Impact Factor 6.429

The 5th most cited journal in Immunology

Original Research ARTICLE

Front. Immunol., 05 March 2012 | https://doi.org/10.3389/fimmu.2012.00019

Post-Aire maturation of thymic medullary epithelial cells involves selective expression of keratinocyte-specific autoantigens

Xiaoping Wang1†‡, Martti Laan1*, Rudolf Bichele1, Kai Kisand1, Hamish S. Scott2,3,4 and Pärt Peterson1
  • 1 Molecular Pathology, Institute of General and Molecular Pathology, University of Tartu, Tartu, Estonia
  • 2 Department of Molecular Pathology, The Centre for Cancer Biology, SA Pathology, Adelaide, SA, Australia
  • 3 The School of Medicine, University of Adelaide, Adelaide, SA, Australia
  • 4 The School of Molecular and Biomedical Science, University of Adelaide, Adelaide, SA, Australia

The autoimmune regulator (Aire)-directed ectopic expression of tissue-specific antigens (TSAs) by mature medullary thymic epithelial cells (mTECs) has been viewed as an essential mechanism in the induction of central tolerance. Recent data suggest that the survival of mTECs extends beyond the Aire+ cell population to form the post-Aire mTEC population and Hassall’s corpuscles (HCs). The nature and function of these post-Aire epithelial cells and structures, however, have remained unidentified. In this study, we characterized in detail the end-stage development of mTECs and HCs in both Aire-sufficient and Aire-deficient mice. In addition, using a transgenic mouse model in which the LacZ reporter gene is under the control of the endogenous Aire promoter, we purified and analyzed the post-Aire mTECs to characterize their function. We showed that the end-stage maturation of mTECs closely resembles that of keratinocytes and that the lack of Aire results in a marked block of mTEC differentiation, which is partially overcome by ligands for RANK and CD40. We also provide evidence that, during mTEC development, Aire is expressed only once and during a limited 1–2 day period. The following loss of Aire expression is accompanied by a quick downregulation of MHC class II and CD80, and of most of the Aire-dependent and Aire-independent TSAs, with the exception of keratinocyte-specific genes. In the final stage of maturation, the mTECs lose their nuclei to become HCs and specifically express desmogleins (DGs) 1 and 3, which, via cross-presentation by APCs, may contribute to tolerance against these pemphigus vulgaris-related TSAs.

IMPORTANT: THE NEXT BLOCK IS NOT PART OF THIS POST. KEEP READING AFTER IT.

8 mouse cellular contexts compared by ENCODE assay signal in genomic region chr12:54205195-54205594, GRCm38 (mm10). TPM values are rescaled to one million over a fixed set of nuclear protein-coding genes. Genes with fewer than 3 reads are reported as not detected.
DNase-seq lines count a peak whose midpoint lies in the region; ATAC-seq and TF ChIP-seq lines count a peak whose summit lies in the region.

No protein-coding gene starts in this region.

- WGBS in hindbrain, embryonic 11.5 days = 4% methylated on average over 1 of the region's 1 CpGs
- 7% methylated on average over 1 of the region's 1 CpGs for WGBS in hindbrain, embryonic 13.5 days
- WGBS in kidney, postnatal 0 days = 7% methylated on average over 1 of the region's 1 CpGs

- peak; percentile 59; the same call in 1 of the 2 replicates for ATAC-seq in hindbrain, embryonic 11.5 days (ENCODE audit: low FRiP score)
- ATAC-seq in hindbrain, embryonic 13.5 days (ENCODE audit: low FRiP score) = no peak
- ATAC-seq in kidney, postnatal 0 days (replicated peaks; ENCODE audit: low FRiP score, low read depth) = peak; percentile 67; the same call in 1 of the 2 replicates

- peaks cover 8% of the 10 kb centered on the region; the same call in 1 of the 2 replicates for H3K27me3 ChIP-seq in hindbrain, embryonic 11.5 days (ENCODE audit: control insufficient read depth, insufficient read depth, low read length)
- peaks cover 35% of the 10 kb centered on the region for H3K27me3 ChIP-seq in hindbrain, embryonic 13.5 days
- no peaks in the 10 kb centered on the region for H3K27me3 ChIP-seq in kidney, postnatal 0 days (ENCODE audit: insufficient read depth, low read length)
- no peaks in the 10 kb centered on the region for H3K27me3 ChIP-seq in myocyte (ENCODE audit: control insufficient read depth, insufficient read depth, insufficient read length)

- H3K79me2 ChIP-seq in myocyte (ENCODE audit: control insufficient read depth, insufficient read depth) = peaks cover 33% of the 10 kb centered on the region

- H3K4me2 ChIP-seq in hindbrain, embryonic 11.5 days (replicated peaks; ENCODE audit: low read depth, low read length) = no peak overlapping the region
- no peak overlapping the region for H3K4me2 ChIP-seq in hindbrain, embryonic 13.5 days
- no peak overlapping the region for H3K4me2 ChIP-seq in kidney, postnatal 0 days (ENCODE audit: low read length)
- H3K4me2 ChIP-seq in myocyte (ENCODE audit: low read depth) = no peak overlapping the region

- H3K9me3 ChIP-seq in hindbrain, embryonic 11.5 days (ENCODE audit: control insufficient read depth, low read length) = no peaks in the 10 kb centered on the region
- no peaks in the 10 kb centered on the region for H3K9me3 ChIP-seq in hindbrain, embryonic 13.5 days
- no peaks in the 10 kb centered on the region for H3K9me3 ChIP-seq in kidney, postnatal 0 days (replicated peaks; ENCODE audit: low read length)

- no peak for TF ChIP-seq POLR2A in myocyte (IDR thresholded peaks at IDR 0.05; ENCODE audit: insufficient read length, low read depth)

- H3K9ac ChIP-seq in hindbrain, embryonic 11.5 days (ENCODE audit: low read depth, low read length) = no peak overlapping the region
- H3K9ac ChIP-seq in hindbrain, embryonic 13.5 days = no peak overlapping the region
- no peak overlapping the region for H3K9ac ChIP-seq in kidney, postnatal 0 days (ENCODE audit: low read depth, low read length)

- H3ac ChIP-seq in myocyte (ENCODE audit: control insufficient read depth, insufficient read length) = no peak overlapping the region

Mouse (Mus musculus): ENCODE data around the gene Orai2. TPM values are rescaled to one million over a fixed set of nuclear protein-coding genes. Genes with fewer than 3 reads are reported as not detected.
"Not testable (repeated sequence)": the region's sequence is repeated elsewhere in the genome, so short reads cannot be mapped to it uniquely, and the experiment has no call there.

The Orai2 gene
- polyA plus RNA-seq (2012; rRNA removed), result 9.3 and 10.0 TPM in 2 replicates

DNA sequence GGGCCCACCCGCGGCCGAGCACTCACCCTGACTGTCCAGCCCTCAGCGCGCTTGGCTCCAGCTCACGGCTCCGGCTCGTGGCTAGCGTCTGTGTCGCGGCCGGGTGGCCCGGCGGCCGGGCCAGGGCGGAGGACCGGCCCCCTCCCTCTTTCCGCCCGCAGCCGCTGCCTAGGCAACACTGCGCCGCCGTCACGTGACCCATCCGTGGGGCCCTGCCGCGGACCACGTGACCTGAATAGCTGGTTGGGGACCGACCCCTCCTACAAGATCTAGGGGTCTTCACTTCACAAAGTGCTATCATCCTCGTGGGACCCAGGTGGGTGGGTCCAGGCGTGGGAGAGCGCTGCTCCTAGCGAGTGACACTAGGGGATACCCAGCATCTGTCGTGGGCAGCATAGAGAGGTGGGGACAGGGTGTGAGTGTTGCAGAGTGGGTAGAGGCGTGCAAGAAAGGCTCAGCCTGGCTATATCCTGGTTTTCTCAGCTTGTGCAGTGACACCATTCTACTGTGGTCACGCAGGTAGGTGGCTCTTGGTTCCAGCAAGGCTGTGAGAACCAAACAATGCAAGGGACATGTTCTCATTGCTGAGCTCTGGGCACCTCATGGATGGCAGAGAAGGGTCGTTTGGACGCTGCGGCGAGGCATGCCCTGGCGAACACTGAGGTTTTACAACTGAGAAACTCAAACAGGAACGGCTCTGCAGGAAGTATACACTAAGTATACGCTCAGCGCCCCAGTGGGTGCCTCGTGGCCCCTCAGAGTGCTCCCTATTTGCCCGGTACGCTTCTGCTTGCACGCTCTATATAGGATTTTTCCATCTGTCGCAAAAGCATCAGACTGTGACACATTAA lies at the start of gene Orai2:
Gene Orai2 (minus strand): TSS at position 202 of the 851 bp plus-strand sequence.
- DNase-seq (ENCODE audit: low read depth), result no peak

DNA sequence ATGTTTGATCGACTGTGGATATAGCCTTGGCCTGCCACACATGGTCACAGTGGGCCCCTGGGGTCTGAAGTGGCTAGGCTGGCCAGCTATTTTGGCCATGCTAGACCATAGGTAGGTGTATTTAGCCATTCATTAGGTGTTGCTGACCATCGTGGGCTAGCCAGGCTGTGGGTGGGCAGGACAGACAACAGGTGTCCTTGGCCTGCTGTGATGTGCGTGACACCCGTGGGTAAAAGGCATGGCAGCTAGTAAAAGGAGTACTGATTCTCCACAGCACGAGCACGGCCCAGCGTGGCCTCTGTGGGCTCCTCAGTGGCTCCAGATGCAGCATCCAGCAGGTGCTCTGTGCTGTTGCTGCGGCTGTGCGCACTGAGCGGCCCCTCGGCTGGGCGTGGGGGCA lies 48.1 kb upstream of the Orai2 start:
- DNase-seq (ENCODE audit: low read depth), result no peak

Introduction

The thymus is the primary lymphoid organ involved in the development of thymocytes and has a fundamental role in establishing immune tolerance (Gallegos and Bevan, 2006). Impaired thymic clonal deletion or ineffective functional inactivation of self-reactive T cells can lead to a breakdown of central tolerance and the development of autoimmune diseases.

An essential feature in the induction of central tolerance is the promiscuous expression of tissue-specific antigens (TSAs) by terminally differentiated medullary thymic epithelial cells (mTECs; Derbinski et al., 2001). The pool of these mTEC-expressed TSAs is extremely diverse and covers most of the putative autoantigen targets of experimental animal models and of human autoimmune diseases (Kyewski and Derbinski, 2004). As mTECs also highly express MHC molecules with co-stimulatory signals, the TSAs can be directly presented to the developing thymocytes, resulting in negative selection, and/or regulatory T-cell (Treg) induction.